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PET diagram

Diagram of the PET sequencing strategy. PETs can be created via cloning based (left) and non-cloning based (right) techniques. Figure 1, Fullwood M J et al. Genome Res. 2009;19:521-532

Paired-end tags (PET), also known as paired-end ditags, are short sequences found at the 5' and 3' ends of a fragment of DNA.  Depending on the length of the PET sequences, each pair should, hypothetically, appear only once in a genome.  This is the basis for the PET strategy of DNA sequencing, which can be used to determine the sequence of DNA fragment of interest.  Once the 5' and 3' ends of that fragment are identified, they can be mapped on the genome of interest.  The resulting sequence of DNA between the two tags is the sequence of the original DNA fragment (1 , 2 ).

PET Sequencing ModificationsEdit

PET sequencing is being used in several different and creative ways.  Transcripts of whole genomes are being identified by using the cDNA of all expressed genes in a particular sample, a technique called RNA-PET (3 ).  Modified chromatin immunoprecipitation assays (ChIP-PET) and other chromatin interaction assays (ChIA-PET) have been developed to determine the sequences of DNA that interact with various transcription factors (1 , 4 ).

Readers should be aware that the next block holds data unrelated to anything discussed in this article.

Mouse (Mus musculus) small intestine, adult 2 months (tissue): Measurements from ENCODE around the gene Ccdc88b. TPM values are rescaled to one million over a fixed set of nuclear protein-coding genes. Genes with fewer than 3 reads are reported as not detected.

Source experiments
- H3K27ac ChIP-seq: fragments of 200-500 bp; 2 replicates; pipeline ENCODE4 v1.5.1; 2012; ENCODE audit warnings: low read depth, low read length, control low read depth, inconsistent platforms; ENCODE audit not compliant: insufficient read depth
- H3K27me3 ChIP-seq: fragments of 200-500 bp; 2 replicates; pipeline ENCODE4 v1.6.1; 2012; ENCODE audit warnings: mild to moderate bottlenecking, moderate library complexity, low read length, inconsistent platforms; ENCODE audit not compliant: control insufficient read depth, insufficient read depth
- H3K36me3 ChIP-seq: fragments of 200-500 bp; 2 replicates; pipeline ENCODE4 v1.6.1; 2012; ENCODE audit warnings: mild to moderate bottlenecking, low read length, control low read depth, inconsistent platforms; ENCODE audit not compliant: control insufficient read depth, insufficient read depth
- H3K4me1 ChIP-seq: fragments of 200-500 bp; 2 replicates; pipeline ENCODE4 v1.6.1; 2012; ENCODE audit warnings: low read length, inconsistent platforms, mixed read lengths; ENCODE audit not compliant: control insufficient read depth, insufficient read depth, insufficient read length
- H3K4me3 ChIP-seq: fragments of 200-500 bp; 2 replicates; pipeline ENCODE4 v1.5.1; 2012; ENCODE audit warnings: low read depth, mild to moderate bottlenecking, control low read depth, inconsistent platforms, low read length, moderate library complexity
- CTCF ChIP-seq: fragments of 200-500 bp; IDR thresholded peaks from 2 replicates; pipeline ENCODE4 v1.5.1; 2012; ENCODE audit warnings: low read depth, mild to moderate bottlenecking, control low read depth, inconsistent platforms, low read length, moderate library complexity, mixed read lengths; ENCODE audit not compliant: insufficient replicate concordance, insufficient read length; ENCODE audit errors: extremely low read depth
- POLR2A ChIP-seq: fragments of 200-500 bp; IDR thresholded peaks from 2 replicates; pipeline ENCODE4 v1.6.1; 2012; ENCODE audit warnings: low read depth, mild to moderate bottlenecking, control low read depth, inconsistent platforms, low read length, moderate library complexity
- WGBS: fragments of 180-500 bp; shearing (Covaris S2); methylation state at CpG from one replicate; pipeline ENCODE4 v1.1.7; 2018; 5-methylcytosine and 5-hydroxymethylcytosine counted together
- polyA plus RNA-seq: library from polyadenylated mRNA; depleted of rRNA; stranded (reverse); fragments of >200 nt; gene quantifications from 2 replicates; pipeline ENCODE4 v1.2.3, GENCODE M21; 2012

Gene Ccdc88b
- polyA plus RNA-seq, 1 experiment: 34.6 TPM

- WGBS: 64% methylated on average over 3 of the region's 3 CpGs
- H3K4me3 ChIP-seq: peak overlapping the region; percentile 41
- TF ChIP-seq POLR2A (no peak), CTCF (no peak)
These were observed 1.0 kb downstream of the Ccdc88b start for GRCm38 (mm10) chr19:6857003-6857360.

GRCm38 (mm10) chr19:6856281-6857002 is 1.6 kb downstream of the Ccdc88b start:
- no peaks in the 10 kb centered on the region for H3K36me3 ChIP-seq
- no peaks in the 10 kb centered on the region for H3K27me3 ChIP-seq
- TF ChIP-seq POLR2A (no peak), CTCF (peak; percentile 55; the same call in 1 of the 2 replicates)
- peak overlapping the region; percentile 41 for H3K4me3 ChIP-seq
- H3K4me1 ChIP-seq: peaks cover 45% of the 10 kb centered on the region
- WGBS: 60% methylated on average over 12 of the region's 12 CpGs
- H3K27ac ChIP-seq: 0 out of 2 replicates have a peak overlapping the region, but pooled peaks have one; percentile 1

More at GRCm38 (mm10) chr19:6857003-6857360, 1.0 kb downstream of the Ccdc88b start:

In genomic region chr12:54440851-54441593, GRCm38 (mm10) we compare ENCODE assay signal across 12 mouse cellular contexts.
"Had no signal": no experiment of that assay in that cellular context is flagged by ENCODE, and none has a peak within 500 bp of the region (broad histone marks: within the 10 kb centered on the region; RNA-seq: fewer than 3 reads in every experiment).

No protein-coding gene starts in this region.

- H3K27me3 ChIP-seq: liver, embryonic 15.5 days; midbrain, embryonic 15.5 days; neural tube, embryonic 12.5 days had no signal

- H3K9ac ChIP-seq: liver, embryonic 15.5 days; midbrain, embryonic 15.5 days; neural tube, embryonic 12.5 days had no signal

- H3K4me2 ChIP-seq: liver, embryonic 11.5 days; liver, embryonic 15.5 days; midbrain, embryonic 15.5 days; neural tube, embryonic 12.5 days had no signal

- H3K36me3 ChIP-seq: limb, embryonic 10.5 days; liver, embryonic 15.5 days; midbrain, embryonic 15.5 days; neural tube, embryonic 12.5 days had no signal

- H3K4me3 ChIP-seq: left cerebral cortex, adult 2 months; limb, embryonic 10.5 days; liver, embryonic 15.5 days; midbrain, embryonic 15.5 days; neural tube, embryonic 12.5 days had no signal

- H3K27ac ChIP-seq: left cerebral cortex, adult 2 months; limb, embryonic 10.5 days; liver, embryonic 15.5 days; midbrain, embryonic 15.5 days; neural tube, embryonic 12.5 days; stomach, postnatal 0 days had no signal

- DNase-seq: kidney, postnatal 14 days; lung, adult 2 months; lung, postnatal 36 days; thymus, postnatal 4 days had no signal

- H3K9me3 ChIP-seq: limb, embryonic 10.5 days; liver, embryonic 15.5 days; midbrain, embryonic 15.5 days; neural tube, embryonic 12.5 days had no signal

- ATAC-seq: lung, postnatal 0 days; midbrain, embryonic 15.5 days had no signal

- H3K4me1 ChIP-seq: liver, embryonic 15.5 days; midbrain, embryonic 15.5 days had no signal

PET table

Table of PET sequencing applications. Box 1, Fullwood M J et al. Genome Res. 2009;19:521-532









ReferencesEdit

1. Fullwood, MJ, et al. Next-generation DNA sequencing of paired-end tags (PET) for transcriptome and genome analyses. Genome Res. 2009

2. Patrick, NG, et al. Gene identification signature (GIS) analysis for transcriptome characterization and genome annotation. Nature Methods. 2005

3. Ruan, X and Ruan, Y. Genome wide full-length transcript analysis using 5' and 3' paired-end-tag next generation sequencing (RNA-PET). Methods Mol Biol. 2012

4. Fullwood, MJ, et al. An Oestrogen Receptor alpha-bound Human Chromatin Interactome. Nature. 2009